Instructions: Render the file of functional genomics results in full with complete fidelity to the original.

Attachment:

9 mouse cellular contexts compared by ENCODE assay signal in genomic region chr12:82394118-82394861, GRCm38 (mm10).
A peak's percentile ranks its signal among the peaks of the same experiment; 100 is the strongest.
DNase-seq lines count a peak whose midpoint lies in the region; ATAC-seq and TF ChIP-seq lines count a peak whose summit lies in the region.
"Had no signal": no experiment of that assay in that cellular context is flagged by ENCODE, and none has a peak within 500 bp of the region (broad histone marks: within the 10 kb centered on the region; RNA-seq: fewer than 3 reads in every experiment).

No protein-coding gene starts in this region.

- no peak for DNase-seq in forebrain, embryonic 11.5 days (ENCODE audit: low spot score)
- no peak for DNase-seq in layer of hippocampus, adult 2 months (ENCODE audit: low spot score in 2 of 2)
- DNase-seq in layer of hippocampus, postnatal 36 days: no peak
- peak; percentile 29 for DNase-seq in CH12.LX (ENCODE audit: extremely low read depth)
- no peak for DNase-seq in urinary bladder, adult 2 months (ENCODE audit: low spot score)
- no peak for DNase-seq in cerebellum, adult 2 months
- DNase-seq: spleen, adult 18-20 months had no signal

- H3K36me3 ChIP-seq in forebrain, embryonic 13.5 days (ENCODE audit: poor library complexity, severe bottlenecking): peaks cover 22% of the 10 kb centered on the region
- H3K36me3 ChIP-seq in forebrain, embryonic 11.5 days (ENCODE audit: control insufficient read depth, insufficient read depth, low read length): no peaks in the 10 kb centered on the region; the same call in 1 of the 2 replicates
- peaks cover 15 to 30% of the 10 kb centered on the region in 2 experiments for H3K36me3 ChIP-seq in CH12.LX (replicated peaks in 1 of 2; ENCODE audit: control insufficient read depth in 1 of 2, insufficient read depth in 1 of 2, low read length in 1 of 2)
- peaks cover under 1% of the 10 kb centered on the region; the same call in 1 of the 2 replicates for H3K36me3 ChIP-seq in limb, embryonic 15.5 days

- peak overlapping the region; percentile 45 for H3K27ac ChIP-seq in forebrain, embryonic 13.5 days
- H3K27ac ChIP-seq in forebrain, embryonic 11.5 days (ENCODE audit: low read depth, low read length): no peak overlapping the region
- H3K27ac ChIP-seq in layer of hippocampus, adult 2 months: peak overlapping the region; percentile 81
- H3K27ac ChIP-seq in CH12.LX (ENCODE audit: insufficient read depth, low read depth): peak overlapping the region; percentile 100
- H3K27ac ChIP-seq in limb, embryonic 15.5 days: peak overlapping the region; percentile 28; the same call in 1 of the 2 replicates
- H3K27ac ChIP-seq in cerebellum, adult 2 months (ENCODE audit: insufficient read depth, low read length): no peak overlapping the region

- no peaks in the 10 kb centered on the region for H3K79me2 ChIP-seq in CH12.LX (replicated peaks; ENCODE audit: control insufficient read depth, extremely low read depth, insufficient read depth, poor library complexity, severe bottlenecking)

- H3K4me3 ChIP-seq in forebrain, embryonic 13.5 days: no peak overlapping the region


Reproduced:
9 mouse cellular contexts compared by ENCODE assay signal in genomic region chr12:82394118-82394861, GRCm38 (mm10).
A peak's percentile ranks its signal among the peaks of the same experiment; 100 is the strongest.
DNase-seq lines count a peak whose midpoint lies in the region; ATAC-seq and TF ChIP-seq lines count a peak whose summit lies in the region.
"Had no signal": no experiment of that assay in that cellular context is flagged by ENCODE, and none has a peak within 500 bp of the region (broad histone marks: within the 10 kb centered on the region; RNA-seq: fewer than 3 reads in every experiment).

No protein-coding gene starts in this region.

- no peak for DNase-seq in forebrain, embryonic 11.5 days (ENCODE audit: low spot score)
- no peak for DNase-seq in layer of hippocampus, adult 2 months (ENCODE audit: low spot score in 2 of 2)
- DNase-seq in layer of hippocampus, postnatal 36 days: no peak
- peak; percentile 29 for DNase-seq in CH12.LX (ENCODE audit: extremely low read depth)
- no peak for DNase-seq in urinary bladder, adult 2 months (ENCODE audit: low spot score)
- no peak for DNase-seq in cerebellum, adult 2 months
- DNase-seq: spleen, adult 18-20 months had no signal

- H3K36me3 ChIP-seq in forebrain, embryonic 13.5 days (ENCODE audit: poor library complexity, severe bottlenecking): peaks cover 22% of the 10 kb centered on the region
- H3K36me3 ChIP-seq in forebrain, embryonic 11.5 days (ENCODE audit: control insufficient read depth, insufficient read depth, low read length): no peaks in the 10 kb centered on the region; the same call in 1 of the 2 replicates
- peaks cover 15 to 30% of the 10 kb centered on the region in 2 experiments for H3K36me3 ChIP-seq in CH12.LX (replicated peaks in 1 of 2; ENCODE audit: control insufficient read depth in 1 of 2, insufficient read depth in 1 of 2, low read length in 1 of 2)
- peaks cover under 1% of the 10 kb centered on the region; the same call in 1 of the 2 replicates for H3K36me3 ChIP-seq in limb, embryonic 15.5 days

- peak overlapping the region; percentile 45 for H3K27ac ChIP-seq in forebrain, embryonic 13.5 days
- H3K27ac ChIP-seq in forebrain, embryonic 11.5 days (ENCODE audit: low read depth, low read length): no peak overlapping the region
- H3K27ac ChIP-seq in layer of hippocampus, adult 2 months: peak overlapping the region; percentile 81
- H3K27ac ChIP-seq in CH12.LX (ENCODE audit: insufficient read depth, low read depth): peak overlapping the region; percentile 100
- H3K27ac ChIP-seq in limb, embryonic 15.5 days: peak overlapping the region; percentile 28; the same call in 1 of the 2 replicates
- H3K27ac ChIP-seq in cerebellum, adult 2 months (ENCODE audit: insufficient read depth, low read length): no peak overlapping the region

- no peaks in the 10 kb centered on the region for H3K79me2 ChIP-seq in CH12.LX (replicated peaks; ENCODE audit: control insufficient read depth, extremely low read depth, insufficient read depth, poor library complexity, severe bottlenecking)

- H3K4me3 ChIP-seq in forebrain, embryonic 13.5 days: no peak overlapping the region